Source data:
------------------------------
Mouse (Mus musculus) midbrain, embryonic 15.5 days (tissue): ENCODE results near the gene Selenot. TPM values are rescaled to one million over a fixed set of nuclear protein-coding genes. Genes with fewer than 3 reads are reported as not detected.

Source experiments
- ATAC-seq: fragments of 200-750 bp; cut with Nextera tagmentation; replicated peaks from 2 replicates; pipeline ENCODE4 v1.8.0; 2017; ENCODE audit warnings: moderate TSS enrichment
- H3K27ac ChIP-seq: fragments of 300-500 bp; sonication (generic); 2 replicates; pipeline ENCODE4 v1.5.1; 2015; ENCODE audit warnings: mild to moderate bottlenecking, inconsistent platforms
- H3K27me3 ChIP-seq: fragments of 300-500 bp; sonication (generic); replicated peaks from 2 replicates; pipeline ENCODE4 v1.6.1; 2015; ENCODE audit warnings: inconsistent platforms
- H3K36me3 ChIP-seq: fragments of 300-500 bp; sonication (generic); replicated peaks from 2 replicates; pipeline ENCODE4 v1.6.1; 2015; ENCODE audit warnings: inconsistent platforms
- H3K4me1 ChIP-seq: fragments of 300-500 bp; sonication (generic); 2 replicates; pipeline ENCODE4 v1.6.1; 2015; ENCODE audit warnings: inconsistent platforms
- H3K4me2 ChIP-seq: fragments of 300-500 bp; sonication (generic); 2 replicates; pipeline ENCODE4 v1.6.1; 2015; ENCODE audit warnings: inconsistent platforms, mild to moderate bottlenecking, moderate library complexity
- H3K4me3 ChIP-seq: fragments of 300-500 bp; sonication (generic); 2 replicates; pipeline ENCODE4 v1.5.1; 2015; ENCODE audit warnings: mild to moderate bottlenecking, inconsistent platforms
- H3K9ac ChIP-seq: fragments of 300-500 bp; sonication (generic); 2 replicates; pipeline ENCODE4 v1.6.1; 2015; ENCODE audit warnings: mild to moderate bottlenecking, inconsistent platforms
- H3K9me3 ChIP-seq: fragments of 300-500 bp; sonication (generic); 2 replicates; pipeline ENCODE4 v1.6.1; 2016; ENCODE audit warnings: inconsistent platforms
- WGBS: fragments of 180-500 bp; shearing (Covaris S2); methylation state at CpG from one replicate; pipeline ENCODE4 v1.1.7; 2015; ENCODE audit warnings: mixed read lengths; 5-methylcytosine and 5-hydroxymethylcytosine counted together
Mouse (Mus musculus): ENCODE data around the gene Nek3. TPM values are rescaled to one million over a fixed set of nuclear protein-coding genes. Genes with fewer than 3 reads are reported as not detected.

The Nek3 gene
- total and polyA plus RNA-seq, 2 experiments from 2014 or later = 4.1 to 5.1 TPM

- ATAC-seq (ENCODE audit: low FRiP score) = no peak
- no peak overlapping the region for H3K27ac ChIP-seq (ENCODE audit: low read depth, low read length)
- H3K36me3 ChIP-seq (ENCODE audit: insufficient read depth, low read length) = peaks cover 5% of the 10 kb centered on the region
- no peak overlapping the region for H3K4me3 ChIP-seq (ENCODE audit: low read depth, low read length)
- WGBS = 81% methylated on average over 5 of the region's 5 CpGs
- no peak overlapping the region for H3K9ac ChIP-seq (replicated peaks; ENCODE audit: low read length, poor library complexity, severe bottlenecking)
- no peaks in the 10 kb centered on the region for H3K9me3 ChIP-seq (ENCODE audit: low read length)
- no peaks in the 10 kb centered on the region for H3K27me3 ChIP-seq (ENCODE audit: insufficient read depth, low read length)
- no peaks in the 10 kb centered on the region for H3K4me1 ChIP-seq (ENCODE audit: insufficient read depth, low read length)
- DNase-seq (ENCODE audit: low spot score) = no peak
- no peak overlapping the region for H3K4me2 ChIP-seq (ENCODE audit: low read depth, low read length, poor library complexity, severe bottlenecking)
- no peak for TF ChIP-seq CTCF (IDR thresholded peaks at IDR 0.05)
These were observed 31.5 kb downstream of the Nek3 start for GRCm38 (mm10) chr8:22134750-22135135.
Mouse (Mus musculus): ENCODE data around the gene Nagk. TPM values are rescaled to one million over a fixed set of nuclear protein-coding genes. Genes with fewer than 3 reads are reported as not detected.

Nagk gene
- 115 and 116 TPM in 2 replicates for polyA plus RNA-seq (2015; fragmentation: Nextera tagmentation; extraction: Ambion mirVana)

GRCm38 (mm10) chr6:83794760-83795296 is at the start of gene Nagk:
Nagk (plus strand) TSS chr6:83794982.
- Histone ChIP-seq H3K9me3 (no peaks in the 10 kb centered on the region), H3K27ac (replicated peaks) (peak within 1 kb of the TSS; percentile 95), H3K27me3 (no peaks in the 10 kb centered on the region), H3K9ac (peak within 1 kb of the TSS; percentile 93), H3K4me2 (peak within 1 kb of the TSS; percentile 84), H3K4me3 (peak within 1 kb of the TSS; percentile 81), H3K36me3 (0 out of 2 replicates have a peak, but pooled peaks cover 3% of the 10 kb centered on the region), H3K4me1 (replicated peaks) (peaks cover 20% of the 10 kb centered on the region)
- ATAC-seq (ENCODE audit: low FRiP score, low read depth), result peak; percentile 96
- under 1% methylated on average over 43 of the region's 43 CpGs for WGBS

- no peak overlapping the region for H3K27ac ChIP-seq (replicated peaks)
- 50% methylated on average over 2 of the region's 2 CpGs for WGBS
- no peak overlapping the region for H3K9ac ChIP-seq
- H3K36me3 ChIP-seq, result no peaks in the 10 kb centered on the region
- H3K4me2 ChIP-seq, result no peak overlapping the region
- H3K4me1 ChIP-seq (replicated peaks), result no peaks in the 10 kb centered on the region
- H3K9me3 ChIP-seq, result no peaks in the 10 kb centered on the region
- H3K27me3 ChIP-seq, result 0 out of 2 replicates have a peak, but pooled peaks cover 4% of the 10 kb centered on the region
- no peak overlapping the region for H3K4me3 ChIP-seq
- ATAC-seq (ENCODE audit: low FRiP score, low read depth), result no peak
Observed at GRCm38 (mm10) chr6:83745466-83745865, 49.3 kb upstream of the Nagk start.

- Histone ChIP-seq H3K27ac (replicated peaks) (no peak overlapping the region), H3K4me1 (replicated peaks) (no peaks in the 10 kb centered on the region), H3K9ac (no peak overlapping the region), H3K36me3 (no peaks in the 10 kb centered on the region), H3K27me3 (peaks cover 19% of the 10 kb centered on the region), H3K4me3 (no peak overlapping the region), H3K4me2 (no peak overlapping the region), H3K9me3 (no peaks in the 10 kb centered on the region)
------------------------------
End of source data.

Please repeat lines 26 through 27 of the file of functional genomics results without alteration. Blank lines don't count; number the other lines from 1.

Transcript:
- no peak overlapping the region for H3K4me2 ChIP-seq (ENCODE audit: low read depth, low read length, poor library complexity, severe bottlenecking)
- no peak for TF ChIP-seq CTCF (IDR thresholded peaks at IDR 0.05)